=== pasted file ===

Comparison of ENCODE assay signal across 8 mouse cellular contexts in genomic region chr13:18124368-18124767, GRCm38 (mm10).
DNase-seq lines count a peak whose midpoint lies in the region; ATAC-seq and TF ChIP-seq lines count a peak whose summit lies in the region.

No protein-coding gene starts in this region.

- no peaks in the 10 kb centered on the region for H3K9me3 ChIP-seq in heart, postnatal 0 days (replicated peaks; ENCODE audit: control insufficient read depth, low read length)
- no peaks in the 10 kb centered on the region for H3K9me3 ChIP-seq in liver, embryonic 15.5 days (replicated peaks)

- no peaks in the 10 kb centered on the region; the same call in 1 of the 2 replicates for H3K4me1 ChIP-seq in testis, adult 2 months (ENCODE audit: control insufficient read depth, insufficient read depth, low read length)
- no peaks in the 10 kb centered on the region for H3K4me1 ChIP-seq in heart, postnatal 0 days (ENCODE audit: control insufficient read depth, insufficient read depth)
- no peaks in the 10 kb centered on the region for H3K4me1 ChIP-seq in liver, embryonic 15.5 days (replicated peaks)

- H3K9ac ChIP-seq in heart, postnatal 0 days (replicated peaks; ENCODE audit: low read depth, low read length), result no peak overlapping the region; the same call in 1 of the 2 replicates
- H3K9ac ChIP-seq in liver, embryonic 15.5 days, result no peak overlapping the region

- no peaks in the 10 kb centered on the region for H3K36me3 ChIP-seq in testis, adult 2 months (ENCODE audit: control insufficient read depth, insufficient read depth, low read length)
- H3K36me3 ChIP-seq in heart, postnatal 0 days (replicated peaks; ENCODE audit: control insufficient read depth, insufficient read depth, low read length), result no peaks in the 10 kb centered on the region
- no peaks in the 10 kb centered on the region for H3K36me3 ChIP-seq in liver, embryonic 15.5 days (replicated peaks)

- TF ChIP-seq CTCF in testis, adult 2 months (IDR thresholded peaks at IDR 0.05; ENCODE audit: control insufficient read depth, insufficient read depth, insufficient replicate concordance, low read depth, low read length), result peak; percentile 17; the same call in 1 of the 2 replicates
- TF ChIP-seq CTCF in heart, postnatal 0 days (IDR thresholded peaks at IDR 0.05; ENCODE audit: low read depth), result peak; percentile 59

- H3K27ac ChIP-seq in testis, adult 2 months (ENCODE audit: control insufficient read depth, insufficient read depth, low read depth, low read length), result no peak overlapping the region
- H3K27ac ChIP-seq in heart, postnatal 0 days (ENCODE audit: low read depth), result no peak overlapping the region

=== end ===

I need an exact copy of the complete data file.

Comparison of ENCODE assay signal across 8 mouse cellular contexts in genomic region chr13:18124368-18124767, GRCm38 (mm10).
DNase-seq lines count a peak whose midpoint lies in the region; ATAC-seq and TF ChIP-seq lines count a peak whose summit lies in the region.

No protein-coding gene starts in this region.

- no peaks in the 10 kb centered on the region for H3K9me3 ChIP-seq in heart, postnatal 0 days (replicated peaks; ENCODE audit: control insufficient read depth, low read length)
- no peaks in the 10 kb centered on the region for H3K9me3 ChIP-seq in liver, embryonic 15.5 days (replicated peaks)

- no peaks in the 10 kb centered on the region; the same call in 1 of the 2 replicates for H3K4me1 ChIP-seq in testis, adult 2 months (ENCODE audit: control insufficient read depth, insufficient read depth, low read length)
- no peaks in the 10 kb centered on the region for H3K4me1 ChIP-seq in heart, postnatal 0 days (ENCODE audit: control insufficient read depth, insufficient read depth)
- no peaks in the 10 kb centered on the region for H3K4me1 ChIP-seq in liver, embryonic 15.5 days (replicated peaks)

- H3K9ac ChIP-seq in heart, postnatal 0 days (replicated peaks; ENCODE audit: low read depth, low read length), result no peak overlapping the region; the same call in 1 of the 2 replicates
- H3K9ac ChIP-seq in liver, embryonic 15.5 days, result no peak overlapping the region

- no peaks in the 10 kb centered on the region for H3K36me3 ChIP-seq in testis, adult 2 months (ENCODE audit: control insufficient read depth, insufficient read depth, low read length)
- H3K36me3 ChIP-seq in heart, postnatal 0 days (replicated peaks; ENCODE audit: control insufficient read depth, insufficient read depth, low read length), result no peaks in the 10 kb centered on the region
- no peaks in the 10 kb centered on the region for H3K36me3 ChIP-seq in liver, embryonic 15.5 days (replicated peaks)

- TF ChIP-seq CTCF in testis, adult 2 months (IDR thresholded peaks at IDR 0.05; ENCODE audit: control insufficient read depth, insufficient read depth, insufficient replicate concordance, low read depth, low read length), result peak; percentile 17; the same call in 1 of the 2 replicates
- TF ChIP-seq CTCF in heart, postnatal 0 days (IDR thresholded peaks at IDR 0.05; ENCODE audit: low read depth), result peak; percentile 59

- H3K27ac ChIP-seq in testis, adult 2 months (ENCODE audit: control insufficient read depth, insufficient read depth, low read depth, low read length), result no peak overlapping the region
- H3K27ac ChIP-seq in heart, postnatal 0 days (ENCODE audit: low read depth), result no peak overlapping the region